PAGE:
B.S., University of Cincinnati (1975)
M.Ed., Xavier University (1980)
My research interests center on effective teacher and school practices for engaging families and their communities. As a teacher educator of special education majors, I am particularly focused on preparing teachers to be skilled collaborators and leaders in the development of individual education plans that address the needs of students with disabilities.
A related interest of mine is the development of culturally responsive teachers. I am currently working with the Office of Community Service and faculty in the Department of Religious and Theological Studies on an initiative and partnership with Mustard Seed Communities, which operates two residential communities for orphaned children and adults with disabilities in Managua, Nicaragua. An international service trip for Salve Regina students is scheduled for spring break, March 2012.
When I began my teaching career I taught young children with autism. Adrian was one of my first students. Adrian was a happy, very agreeable child with an engaging personality. Adrian did not speak; he flapped his hands and frequently made unintelligible noises. An extensive psycho-educational report compiled by a group of experts concluded that Adrian was autistic and "profoundly mentally retarded." The report included a note indicating that a precise IQ score could not be determined. Furthermore, Adrian's mother was described as unwilling to accept the reality of her son's condition to the extent that she believed her son could read. Before the start of school, I met Adrian and his mother at their apartment. Bored with the adult conversation, Adrian picked up the TV Guide, turned to the page with that day's programming, read the selections for that hour, and turned on the show he had chosen to watch. Later assessments indicated Adrian was reading at a third grade level.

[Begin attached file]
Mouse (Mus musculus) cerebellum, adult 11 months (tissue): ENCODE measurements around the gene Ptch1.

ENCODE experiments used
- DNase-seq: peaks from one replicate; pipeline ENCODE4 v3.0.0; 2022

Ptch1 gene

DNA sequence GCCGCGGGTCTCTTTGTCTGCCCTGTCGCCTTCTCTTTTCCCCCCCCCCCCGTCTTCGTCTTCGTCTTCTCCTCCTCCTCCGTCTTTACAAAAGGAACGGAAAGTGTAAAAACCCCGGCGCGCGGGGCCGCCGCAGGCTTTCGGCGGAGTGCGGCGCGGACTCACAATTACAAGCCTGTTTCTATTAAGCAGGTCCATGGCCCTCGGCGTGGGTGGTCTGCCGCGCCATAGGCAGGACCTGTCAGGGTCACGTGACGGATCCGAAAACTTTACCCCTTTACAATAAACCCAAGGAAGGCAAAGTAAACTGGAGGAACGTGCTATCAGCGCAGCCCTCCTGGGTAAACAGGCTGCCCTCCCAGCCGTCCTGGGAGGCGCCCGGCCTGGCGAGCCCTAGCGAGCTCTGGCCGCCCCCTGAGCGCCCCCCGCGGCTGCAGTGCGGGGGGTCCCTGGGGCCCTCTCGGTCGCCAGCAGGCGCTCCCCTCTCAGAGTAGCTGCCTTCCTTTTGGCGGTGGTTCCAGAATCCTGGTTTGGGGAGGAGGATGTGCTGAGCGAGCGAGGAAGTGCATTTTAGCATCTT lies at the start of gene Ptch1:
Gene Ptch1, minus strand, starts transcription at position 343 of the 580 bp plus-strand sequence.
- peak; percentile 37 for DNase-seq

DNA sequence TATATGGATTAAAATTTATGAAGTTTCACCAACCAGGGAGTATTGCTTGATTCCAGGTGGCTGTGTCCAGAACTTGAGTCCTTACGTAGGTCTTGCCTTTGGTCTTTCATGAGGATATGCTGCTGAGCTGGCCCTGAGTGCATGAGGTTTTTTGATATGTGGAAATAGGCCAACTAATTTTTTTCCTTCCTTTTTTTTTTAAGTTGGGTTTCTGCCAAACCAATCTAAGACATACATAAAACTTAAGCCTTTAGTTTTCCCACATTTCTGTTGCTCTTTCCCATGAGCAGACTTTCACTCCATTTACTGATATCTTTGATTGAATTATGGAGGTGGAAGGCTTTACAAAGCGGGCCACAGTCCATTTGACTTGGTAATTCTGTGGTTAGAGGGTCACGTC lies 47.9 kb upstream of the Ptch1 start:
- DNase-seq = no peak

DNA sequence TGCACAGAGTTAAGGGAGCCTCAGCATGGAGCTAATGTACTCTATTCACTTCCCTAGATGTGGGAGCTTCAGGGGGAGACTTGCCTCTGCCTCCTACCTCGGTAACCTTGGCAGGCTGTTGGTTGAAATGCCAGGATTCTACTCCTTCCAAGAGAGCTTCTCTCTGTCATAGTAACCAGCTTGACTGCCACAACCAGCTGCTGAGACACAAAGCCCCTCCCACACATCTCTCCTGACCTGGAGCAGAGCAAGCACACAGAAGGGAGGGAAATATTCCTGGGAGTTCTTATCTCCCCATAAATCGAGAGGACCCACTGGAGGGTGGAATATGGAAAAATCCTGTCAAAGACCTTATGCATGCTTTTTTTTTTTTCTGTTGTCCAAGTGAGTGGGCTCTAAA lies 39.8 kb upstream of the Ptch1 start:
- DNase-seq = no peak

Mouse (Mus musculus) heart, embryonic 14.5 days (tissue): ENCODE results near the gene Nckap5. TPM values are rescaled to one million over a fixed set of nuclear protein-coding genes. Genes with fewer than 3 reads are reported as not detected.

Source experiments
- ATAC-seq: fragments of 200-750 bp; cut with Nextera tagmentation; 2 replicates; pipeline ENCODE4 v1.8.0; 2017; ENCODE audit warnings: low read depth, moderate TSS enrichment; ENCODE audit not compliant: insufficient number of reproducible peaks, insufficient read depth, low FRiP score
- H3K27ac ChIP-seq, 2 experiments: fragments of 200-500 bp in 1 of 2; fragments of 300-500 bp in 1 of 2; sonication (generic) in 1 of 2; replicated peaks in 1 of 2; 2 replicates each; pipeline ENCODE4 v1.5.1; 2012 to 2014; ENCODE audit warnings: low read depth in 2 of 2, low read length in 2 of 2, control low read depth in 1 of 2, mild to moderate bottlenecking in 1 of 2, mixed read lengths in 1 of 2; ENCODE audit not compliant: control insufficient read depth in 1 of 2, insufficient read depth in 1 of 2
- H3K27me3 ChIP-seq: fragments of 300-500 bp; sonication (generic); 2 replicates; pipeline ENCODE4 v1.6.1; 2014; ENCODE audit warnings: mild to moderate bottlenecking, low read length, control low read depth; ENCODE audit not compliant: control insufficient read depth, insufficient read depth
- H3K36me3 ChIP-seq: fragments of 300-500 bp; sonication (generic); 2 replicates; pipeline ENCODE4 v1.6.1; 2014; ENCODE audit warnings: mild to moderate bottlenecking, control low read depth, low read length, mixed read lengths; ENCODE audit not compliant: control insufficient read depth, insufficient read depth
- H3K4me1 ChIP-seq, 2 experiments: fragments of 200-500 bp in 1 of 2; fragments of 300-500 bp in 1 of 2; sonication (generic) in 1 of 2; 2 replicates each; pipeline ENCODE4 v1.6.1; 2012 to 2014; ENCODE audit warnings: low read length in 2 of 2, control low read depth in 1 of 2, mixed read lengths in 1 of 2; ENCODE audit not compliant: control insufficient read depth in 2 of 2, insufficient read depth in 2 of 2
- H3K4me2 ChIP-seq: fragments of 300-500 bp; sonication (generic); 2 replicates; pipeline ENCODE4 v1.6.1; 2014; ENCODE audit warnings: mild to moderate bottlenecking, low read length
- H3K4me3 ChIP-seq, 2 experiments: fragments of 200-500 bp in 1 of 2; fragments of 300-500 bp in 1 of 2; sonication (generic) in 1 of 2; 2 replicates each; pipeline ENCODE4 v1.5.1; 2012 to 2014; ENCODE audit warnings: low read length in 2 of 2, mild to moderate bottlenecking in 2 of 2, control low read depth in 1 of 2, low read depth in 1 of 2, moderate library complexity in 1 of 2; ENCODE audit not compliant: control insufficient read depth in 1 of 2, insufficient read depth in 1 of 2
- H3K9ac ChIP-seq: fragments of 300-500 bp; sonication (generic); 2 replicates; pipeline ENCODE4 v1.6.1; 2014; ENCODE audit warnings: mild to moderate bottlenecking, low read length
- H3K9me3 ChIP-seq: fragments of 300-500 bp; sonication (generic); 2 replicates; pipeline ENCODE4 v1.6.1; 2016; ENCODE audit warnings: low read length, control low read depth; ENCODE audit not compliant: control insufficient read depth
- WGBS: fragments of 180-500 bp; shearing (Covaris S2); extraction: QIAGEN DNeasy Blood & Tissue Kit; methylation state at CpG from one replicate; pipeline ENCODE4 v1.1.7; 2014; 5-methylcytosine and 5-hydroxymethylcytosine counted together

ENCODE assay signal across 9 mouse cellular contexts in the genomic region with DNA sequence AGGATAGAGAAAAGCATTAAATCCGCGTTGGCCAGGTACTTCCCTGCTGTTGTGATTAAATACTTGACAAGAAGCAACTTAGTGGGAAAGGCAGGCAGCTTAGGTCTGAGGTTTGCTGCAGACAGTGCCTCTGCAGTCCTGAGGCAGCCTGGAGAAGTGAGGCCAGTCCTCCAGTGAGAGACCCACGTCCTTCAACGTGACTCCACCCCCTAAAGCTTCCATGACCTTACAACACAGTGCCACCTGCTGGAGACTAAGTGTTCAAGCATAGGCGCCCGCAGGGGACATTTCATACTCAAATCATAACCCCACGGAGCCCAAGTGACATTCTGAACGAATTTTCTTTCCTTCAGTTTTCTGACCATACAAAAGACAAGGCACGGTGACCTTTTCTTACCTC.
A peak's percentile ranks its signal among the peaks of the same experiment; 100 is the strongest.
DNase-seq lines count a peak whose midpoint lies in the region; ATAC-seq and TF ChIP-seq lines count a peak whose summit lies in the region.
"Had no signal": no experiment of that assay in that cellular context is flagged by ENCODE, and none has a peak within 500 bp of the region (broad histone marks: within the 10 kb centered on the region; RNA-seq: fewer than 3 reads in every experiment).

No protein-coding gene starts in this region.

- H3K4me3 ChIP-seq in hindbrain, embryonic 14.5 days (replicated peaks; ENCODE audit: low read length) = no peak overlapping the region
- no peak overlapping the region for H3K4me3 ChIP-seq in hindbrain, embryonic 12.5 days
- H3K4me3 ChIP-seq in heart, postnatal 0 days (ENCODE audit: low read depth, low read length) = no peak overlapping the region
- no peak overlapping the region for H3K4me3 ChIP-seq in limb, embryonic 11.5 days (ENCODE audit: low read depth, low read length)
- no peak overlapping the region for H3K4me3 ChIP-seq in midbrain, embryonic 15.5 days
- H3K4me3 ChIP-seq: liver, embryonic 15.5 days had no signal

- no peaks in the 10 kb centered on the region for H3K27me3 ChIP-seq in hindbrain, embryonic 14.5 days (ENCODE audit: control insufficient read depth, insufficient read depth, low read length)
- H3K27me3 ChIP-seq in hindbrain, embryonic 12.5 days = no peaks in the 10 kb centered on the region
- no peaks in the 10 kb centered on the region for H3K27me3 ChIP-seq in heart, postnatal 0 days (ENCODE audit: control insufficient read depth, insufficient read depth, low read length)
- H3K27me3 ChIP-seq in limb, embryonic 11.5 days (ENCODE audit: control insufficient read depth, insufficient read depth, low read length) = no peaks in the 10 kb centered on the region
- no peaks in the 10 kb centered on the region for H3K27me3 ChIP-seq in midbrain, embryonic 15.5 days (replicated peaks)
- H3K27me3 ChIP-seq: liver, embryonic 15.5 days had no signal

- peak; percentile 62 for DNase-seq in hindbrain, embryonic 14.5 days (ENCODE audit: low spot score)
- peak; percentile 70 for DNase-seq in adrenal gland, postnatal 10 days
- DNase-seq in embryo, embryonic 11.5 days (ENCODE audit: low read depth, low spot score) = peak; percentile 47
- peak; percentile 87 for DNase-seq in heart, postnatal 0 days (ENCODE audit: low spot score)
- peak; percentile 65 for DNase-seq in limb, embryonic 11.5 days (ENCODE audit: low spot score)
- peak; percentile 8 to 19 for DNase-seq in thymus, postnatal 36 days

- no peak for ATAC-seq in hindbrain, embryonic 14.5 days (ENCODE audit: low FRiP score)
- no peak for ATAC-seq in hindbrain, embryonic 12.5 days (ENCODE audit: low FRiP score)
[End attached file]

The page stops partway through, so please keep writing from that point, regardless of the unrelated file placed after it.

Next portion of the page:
This was my first lesson (since then I have had many more) about the dangers of establishing false assumptions based on a label - and the benefits of getting to really know a child, his/her family and community. In preparing to be teachers, students must develop both a firm belief that all children can learn and a genuine respect for parents as necessary and valuable contributors in the education of their child.